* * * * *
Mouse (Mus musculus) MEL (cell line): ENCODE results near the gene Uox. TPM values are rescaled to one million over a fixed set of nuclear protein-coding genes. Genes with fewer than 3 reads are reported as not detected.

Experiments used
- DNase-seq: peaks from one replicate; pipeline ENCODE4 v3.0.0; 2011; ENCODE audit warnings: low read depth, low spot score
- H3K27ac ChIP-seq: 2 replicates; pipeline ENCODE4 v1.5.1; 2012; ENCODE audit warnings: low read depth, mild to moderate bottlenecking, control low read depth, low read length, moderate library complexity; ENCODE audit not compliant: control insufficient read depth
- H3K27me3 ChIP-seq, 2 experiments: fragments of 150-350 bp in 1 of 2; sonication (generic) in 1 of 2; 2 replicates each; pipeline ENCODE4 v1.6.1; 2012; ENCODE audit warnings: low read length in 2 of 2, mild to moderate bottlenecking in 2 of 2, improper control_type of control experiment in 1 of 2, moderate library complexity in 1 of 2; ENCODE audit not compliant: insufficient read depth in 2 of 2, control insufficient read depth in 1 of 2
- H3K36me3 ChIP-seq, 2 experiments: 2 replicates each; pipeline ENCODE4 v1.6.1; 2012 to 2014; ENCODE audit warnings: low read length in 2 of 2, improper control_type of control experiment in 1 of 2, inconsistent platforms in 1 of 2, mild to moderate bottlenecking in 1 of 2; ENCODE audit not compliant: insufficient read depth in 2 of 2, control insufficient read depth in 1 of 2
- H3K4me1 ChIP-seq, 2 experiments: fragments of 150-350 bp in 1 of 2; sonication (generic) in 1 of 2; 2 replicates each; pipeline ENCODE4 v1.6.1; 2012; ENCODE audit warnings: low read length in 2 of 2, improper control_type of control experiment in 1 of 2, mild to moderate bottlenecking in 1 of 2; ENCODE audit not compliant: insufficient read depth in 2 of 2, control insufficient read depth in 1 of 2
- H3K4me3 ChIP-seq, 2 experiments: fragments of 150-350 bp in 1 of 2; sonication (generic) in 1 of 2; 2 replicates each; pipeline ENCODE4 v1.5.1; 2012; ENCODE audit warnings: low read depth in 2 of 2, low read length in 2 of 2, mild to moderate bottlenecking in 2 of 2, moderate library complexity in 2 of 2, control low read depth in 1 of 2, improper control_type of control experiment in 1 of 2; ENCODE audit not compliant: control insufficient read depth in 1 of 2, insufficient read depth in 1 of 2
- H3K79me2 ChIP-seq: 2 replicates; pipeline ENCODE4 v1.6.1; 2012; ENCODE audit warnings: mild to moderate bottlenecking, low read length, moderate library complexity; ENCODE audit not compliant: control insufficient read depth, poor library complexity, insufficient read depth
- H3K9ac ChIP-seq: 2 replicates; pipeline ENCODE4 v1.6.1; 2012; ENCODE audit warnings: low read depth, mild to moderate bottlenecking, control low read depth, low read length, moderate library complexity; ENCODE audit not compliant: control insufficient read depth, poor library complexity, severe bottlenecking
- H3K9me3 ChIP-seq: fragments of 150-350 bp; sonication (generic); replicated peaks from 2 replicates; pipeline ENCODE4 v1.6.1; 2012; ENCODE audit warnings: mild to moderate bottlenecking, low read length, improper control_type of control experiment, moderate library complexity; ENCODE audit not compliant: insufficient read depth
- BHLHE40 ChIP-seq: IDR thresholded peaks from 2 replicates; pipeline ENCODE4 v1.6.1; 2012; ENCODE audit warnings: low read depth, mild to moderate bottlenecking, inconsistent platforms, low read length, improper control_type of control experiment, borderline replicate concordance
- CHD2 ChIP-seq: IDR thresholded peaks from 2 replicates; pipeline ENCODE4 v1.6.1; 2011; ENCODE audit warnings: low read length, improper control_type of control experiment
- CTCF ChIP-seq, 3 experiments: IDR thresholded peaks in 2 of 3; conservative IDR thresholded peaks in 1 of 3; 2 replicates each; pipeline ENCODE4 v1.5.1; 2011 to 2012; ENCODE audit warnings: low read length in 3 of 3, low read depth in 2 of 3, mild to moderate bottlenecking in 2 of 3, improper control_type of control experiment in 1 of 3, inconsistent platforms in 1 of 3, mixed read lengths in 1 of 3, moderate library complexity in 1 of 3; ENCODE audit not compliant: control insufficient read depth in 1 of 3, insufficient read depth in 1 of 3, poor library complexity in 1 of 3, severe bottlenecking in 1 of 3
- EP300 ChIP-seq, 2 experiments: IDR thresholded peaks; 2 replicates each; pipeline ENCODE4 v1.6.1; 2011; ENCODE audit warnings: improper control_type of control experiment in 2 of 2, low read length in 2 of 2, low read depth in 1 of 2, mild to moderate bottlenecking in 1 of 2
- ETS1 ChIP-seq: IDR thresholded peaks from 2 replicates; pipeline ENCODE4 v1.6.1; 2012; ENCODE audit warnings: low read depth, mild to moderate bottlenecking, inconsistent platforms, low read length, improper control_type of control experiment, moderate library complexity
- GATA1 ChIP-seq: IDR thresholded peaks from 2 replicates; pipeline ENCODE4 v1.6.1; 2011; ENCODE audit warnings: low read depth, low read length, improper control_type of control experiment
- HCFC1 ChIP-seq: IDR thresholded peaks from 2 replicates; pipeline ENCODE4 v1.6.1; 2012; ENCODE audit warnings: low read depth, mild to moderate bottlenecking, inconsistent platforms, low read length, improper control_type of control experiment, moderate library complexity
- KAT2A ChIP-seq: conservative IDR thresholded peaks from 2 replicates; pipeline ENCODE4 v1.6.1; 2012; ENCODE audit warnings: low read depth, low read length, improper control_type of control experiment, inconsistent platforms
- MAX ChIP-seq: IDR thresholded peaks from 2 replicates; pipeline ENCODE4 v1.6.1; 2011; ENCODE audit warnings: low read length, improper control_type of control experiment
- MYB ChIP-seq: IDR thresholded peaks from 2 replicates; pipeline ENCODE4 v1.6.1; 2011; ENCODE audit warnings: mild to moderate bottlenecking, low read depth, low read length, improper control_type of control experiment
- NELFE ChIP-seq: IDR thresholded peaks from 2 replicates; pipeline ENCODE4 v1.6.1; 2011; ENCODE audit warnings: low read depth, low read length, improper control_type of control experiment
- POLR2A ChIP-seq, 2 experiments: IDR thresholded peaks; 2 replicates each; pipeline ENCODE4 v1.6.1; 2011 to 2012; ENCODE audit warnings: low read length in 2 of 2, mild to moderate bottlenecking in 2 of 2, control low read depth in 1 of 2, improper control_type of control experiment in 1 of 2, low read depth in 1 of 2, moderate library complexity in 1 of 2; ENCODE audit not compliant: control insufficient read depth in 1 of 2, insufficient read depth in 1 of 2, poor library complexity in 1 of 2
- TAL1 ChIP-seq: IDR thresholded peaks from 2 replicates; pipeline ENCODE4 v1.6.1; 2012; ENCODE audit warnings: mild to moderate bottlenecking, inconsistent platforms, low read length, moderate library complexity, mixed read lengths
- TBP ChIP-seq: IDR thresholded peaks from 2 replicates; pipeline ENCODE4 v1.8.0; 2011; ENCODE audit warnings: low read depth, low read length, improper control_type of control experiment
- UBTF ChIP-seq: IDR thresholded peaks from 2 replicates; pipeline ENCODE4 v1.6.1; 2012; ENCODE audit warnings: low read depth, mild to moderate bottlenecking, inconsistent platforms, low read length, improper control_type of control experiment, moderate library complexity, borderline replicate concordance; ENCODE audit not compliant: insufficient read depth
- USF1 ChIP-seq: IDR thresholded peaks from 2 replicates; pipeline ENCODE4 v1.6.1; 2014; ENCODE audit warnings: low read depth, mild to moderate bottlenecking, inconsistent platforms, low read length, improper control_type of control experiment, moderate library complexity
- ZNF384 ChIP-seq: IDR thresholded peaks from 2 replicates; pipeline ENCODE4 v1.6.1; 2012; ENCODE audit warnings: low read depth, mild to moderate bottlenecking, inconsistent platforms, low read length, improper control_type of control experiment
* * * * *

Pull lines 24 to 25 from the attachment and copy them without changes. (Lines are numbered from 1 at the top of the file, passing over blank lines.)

- TAL1 ChIP-seq: IDR thresholded peaks from 2 replicates; pipeline ENCODE4 v1.6.1; 2012; ENCODE audit warnings: mild to moderate bottlenecking, inconsistent platforms, low read length, moderate library complexity, mixed read lengths
- TBP ChIP-seq: IDR thresholded peaks from 2 replicates; pipeline ENCODE4 v1.8.0; 2011; ENCODE audit warnings: low read depth, low read length, improper control_type of control experiment